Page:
piano, piano teaching, piano playing, pianoforte, pianos, playing the piano, Schumann Arabesque, Schumann Arabesque Op. 18

Pianist, Seymour Bernstein revisits the Schumann Arabesque at age 90

As I grappled with matters of tempo, mood, and interpretation in learning a Baroque era work, I found a kindred spirit in Seymour Bernstein who openly shared his introspective thoughts about re-thinking a well-known composition in the piano literature.

Encapsulated in an e-mailed communication to his league of followers, Bernstein addresses the common temptation among musicians to check recordings of other pianists to validate personal and individualized interpretative choices. His words are sobering and candid as he explains how he has come to choose a “new” pace and affective interweaving of emotions through various sections of the Schumann Arabesque, Op. 18. His enlightening revisit is a tribute to his evolving understanding of music that has grown by steady increments over decades. It suggests a creative point of departure from which we can derive great benefit.


***

Dear friends,

“Schumann’s Arabesque is among the romantic works that elicit a wide variety of interpretations. I, personally, don’t like to listen to performances of the pieces I study. I prefer to come to my own conclusions, and then listen out of curiosity to see how other pianists interpret the compositions I am working on. In terms of tempo, Arthur Rubinstein and I are the only pianists I have heard who take the opening theme of Arabesque leisurely. Everyone else races through it with breathless intensity, even though the English translation of Schumann’s indication is “light and tender.” More curious is that most pianists play sections B and C faster in contradiction to Schumann’s “etwas langsamer” (“somewhat slower”). I’m no exception. I confess that I did the same in my first performance of this work on You Tube, which I now will remove.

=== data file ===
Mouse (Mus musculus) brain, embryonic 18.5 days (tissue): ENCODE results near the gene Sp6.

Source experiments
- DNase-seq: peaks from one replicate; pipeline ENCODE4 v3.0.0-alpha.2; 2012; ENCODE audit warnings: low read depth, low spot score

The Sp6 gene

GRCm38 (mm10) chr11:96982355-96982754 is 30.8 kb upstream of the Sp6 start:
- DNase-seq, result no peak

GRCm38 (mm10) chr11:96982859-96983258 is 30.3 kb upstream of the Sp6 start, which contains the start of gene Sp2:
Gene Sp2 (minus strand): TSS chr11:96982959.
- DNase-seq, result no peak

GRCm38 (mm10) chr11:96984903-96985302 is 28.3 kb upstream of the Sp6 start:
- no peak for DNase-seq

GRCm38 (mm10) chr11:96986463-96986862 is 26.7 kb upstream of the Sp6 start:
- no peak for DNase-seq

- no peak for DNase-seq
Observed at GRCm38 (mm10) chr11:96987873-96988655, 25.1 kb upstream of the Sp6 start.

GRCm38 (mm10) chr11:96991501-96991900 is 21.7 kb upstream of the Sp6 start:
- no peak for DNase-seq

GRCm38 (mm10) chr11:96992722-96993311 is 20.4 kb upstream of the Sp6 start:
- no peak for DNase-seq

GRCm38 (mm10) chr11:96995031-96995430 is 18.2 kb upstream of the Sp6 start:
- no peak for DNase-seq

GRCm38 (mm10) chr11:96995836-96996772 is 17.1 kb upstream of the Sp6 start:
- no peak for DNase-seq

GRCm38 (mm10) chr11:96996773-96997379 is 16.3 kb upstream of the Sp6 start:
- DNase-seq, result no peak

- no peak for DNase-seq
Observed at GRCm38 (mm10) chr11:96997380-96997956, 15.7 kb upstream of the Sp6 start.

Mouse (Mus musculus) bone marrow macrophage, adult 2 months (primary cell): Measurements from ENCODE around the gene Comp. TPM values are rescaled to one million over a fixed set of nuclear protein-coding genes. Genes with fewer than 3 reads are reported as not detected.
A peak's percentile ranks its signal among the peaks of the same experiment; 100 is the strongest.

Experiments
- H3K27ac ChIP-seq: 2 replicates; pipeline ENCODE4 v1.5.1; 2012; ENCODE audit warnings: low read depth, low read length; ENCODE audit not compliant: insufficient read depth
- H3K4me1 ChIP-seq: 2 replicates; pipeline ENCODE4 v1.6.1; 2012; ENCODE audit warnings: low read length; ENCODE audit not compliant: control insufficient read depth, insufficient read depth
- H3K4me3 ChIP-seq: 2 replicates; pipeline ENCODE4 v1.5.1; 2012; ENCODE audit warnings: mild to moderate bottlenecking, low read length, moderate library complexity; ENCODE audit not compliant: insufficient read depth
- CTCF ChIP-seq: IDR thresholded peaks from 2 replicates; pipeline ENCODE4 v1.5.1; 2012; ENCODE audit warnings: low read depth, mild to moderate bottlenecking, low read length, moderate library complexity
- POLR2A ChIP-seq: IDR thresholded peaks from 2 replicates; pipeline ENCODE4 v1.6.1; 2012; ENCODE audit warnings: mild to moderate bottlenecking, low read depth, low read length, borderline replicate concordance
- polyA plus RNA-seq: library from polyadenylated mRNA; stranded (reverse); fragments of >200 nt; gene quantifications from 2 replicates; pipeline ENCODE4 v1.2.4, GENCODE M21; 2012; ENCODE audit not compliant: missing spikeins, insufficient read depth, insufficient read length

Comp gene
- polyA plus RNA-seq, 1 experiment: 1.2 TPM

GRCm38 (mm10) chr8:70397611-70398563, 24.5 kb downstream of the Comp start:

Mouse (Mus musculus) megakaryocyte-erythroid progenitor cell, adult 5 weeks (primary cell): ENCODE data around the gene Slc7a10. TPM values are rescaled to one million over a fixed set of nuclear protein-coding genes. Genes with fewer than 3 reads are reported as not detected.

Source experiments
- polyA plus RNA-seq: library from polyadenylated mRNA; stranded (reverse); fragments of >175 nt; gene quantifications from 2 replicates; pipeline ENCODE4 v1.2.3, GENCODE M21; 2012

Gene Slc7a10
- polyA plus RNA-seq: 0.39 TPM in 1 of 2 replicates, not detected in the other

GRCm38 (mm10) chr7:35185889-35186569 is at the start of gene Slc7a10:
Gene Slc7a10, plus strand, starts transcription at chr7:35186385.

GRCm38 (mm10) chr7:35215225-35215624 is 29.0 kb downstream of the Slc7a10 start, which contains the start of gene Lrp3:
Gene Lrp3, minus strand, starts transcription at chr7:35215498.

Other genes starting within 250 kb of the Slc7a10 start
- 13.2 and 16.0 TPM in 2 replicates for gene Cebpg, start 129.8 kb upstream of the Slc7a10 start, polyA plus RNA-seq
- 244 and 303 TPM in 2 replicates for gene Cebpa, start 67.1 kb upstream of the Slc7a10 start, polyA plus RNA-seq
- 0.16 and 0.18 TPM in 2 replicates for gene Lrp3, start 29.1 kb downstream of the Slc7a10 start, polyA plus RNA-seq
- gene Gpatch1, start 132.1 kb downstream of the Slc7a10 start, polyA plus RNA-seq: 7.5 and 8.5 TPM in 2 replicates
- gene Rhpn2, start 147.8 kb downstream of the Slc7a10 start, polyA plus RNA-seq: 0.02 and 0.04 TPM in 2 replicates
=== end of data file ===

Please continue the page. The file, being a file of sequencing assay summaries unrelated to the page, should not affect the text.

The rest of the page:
“Perhaps it’s the age of 90 that has inspired me to probe this work with far greater introspection than I have in the past. Now that I know that most “hairpins” in romantic music mean rubato, and not cresc. and dim. I take more time whenever they appear. Moreover, I like to play the coda, Zum Shloss, Langsamer (“slowly”) as Schumann indicated.

“Finally, the question is “How fast is fast, and how slow is slow?” It is the human condition to respond as we see fit. There are no rules concerning tempo, even though composers often leave Metronome markings. But through the years, composers have come to place the word circa, meaning around, or approximately, before the Metronome number. Beethoven said it all when Schindler asked him “Master, how fast is this Allegro?” Beethoven’s response must have amazed Schindler: “Allegro doesn’t mean fast,” Beethoven replied; “It means “merry.” The lesson we learn from this is that tempo indications are feelings, and not simply mathematical equations. Because we all think that the composers whisper their secrets in our ear, it is small wonder that there is an interpretation for all seasons.”

Seymour

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